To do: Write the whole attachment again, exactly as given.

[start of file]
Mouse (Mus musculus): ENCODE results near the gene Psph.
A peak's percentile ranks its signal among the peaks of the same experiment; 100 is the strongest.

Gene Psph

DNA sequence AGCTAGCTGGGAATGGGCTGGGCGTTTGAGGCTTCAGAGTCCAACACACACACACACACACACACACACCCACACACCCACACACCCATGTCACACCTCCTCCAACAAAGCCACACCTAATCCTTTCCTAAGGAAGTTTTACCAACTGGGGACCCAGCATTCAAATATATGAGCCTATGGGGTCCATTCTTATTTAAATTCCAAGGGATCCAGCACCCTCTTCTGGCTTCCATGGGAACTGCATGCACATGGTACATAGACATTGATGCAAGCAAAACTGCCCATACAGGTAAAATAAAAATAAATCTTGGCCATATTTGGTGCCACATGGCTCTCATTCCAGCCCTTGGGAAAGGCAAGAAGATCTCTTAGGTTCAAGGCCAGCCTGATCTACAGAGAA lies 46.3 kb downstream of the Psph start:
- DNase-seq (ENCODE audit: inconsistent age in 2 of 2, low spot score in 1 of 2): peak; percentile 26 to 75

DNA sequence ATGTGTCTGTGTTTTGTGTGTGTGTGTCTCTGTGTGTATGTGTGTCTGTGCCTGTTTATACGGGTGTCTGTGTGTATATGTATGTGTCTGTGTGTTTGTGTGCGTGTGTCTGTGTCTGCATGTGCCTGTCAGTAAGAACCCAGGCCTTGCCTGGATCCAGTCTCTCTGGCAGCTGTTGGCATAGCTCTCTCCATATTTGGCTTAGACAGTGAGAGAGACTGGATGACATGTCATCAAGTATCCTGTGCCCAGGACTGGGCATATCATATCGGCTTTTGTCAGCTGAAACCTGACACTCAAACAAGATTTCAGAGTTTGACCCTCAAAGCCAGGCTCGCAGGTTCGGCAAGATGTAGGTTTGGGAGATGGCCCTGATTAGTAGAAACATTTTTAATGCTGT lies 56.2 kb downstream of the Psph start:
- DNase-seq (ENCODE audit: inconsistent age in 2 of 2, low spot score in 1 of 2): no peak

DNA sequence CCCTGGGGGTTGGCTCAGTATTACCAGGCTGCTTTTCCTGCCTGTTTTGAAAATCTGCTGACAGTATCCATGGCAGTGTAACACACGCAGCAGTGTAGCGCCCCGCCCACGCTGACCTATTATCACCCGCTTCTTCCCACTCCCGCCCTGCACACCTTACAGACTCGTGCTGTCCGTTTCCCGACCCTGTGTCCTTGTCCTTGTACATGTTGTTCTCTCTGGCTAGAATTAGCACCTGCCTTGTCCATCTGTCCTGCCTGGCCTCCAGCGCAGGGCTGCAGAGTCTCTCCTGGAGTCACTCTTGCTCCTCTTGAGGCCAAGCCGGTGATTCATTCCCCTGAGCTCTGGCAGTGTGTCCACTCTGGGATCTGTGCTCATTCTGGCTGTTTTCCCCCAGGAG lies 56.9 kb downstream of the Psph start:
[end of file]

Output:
Mouse (Mus musculus): ENCODE results near the gene Psph.
A peak's percentile ranks its signal among the peaks of the same experiment; 100 is the strongest.

Gene Psph

DNA sequence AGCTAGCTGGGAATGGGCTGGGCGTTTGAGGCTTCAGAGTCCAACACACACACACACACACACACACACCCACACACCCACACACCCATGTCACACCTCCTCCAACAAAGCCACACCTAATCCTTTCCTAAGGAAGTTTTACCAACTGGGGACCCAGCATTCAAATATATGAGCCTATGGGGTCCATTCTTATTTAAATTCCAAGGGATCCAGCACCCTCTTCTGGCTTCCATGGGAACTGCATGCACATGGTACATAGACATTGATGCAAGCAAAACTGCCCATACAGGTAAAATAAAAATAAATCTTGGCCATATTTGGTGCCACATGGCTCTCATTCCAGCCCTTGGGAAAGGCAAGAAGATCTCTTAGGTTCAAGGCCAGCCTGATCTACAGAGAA lies 46.3 kb downstream of the Psph start:
- DNase-seq (ENCODE audit: inconsistent age in 2 of 2, low spot score in 1 of 2): peak; percentile 26 to 75

DNA sequence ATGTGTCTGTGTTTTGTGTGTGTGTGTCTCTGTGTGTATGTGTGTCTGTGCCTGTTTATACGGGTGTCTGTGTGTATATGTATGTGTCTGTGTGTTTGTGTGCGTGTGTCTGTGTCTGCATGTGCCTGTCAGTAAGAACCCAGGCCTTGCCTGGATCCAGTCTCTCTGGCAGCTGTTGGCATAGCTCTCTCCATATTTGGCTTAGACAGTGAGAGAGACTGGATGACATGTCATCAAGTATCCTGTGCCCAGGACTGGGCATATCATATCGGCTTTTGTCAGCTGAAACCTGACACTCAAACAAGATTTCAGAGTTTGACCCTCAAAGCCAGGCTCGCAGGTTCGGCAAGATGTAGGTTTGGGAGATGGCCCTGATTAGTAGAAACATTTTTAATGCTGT lies 56.2 kb downstream of the Psph start:
- DNase-seq (ENCODE audit: inconsistent age in 2 of 2, low spot score in 1 of 2): no peak

DNA sequence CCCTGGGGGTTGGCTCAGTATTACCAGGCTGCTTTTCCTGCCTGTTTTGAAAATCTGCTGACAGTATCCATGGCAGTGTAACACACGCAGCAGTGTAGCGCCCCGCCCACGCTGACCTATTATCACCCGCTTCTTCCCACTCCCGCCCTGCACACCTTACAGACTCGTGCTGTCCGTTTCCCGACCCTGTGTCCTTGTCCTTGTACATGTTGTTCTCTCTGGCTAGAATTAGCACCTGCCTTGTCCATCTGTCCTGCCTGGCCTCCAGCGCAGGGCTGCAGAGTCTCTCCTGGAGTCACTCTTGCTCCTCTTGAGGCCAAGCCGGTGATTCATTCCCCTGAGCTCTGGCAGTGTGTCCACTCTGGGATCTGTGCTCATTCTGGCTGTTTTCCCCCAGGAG lies 56.9 kb downstream of the Psph start: